It’s early spring in Minnesota, which means that it will soon be thunderstorm season. As adults, we have the advantage of knowing that most thunderstorms just make a lot of noise and will soon pass. Since dogs and cats have no way of knowing that, they often become extremely frightened at the first sign of a storm. Having empathy for your pet is important, but offering too much comfort can reinforce her anxiety. Your pet can pick up your own nervousness, so be sure to take a matter-of-fact approach to the storm as you wait it out with your pet.
Provide a Safe Place for Your Pet to Retreat
You know your pet’s personality best. Some dogs and cats prefer to stay right by their owner’s side while others will run for a hiding place as soon as they hear thunder. If your pet falls into the latter category, prepare him a safe place indoors where he can retreat until the storm has passed. It can be a crate for dogs, a bathroom closet, the corner of a bedroom, or any quiet place where he feels safe. If you think your pet will feel trapped and become more anxious in a closet or bedroom, be sure to leave the door open just a crack.
Other At-Home Solutions
Soothing music, background noise from the television, or even the hum of a washing machine can drown out the noise from the storm and make your pet feel more at ease. If your pet stays close to you, try playing with her as you normally would. Toss a tennis ball for your dog or get your cat to chase some string to distract her from the anxiety she feels.
Thunder vests are another possible solution for your pet’s anxiety. They fit snugly on the body and target pressure points that calm the nerves. It’s similar to swaddling a crying baby. Thunder vests can help in other anxiety-provoking situations as well, such as fireworks and visiting the veterinarian.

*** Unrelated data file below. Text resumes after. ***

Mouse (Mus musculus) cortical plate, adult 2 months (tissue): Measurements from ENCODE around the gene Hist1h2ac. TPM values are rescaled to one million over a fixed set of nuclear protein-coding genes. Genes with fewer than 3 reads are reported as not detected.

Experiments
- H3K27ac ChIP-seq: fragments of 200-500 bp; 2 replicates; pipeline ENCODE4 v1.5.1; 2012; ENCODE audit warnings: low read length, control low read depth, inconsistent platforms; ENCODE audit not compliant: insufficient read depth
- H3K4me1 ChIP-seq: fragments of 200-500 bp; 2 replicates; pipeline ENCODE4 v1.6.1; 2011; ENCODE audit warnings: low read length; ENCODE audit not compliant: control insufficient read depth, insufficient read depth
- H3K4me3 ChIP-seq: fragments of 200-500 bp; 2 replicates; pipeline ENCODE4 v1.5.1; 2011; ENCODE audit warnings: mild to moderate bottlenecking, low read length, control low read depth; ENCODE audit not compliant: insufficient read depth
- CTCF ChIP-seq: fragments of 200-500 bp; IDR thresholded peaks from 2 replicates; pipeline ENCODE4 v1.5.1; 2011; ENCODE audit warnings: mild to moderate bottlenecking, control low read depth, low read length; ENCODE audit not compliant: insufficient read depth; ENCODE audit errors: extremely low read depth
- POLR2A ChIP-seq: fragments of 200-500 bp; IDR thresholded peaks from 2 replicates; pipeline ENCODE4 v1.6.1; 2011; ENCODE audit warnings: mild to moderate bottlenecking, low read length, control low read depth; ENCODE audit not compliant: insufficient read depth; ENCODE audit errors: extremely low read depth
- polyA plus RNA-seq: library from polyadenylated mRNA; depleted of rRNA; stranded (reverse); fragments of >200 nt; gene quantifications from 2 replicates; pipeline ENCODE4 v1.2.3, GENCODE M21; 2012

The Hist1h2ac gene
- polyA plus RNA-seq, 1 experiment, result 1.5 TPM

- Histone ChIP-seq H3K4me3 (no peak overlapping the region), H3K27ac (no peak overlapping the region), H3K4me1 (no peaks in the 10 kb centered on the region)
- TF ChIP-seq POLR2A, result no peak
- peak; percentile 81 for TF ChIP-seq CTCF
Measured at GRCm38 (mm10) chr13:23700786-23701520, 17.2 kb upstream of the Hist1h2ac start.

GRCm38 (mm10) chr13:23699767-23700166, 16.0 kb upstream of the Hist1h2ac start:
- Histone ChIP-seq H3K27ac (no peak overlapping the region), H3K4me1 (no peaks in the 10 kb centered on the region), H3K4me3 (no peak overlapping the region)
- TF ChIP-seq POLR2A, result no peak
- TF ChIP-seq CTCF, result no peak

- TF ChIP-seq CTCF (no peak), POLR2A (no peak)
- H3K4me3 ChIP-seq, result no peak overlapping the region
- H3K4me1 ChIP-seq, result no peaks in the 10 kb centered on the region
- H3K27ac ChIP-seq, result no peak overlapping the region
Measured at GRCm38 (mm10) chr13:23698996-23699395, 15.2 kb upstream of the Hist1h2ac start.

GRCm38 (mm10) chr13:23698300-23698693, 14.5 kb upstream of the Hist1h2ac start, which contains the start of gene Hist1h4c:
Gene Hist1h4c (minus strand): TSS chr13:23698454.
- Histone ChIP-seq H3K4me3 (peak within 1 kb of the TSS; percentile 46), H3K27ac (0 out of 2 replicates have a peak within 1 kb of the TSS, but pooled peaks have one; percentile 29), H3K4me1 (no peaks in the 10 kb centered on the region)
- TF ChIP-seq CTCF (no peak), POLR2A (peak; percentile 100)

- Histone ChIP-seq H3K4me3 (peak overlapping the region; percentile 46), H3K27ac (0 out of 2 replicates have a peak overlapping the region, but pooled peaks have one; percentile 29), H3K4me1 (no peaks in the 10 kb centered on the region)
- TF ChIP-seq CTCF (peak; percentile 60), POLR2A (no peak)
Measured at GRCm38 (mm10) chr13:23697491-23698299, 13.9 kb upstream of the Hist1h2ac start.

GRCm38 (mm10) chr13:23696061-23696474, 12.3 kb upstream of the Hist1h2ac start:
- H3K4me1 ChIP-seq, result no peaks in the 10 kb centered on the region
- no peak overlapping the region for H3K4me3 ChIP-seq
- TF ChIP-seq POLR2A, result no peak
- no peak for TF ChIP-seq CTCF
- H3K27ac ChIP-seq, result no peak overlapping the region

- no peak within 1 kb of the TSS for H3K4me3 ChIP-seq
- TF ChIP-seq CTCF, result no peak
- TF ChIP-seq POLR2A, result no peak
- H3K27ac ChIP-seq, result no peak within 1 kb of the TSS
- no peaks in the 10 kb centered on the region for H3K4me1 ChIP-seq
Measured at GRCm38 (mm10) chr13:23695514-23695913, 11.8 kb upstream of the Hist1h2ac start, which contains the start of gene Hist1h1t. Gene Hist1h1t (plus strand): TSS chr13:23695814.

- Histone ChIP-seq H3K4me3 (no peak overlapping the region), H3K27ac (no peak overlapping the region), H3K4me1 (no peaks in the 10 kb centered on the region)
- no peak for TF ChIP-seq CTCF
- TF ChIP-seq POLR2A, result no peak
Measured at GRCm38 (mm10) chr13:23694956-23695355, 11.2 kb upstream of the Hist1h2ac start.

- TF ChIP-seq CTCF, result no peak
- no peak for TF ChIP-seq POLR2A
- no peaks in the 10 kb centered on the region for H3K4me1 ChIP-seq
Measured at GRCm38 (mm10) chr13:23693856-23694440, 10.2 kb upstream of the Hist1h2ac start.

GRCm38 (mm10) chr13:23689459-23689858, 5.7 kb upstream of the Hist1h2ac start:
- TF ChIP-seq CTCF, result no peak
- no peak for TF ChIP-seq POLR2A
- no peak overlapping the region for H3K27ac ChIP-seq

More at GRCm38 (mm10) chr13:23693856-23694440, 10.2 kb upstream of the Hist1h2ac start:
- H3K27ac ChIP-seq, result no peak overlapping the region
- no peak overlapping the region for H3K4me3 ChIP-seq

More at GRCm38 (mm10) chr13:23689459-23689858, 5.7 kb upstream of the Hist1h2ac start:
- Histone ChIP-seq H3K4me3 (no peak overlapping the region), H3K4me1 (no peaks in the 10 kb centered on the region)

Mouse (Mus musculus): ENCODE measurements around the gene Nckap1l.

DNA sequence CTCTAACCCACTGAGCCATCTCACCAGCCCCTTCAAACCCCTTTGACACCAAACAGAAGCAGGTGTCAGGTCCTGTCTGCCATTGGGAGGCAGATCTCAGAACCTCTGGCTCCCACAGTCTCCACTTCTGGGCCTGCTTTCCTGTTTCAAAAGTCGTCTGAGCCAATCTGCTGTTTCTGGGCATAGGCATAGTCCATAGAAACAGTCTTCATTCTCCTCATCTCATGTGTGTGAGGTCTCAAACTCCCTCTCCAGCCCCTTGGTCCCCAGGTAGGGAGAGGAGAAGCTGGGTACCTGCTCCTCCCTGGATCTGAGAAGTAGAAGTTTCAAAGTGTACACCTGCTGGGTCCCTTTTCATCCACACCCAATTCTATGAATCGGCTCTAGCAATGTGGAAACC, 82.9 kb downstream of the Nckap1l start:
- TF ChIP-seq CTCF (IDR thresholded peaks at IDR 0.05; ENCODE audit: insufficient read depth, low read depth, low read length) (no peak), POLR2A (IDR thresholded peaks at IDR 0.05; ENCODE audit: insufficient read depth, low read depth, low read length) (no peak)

Condition Your Pet to Accept the Noise
You may be able to train your pet to tolerate thunderstorms by conditioning him to the noise. Search online or at a local store for a compact disc that plays thunderstorm sounds. On the first day, play the sounds at a very low volume and go about your normal activities. If your dog or cat shows fearful behavior, re-direct him to a pleasant activity but otherwise don’t give the behavior any attention. Increase the volume of the CD each day until it approaches that of a real thunderstorm.
We Can Help in Cases of Severe Anxiety
Some pets won’t respond to any of these methods to reduce anxiety and may need medication to cope with storms. We encourage you to schedule an appointment at Cedar Pet Clinic Lake Elmo to discuss your concerns. We can prescribe anti-anxiety medications if your pet needs it or help you come up with other solutions.
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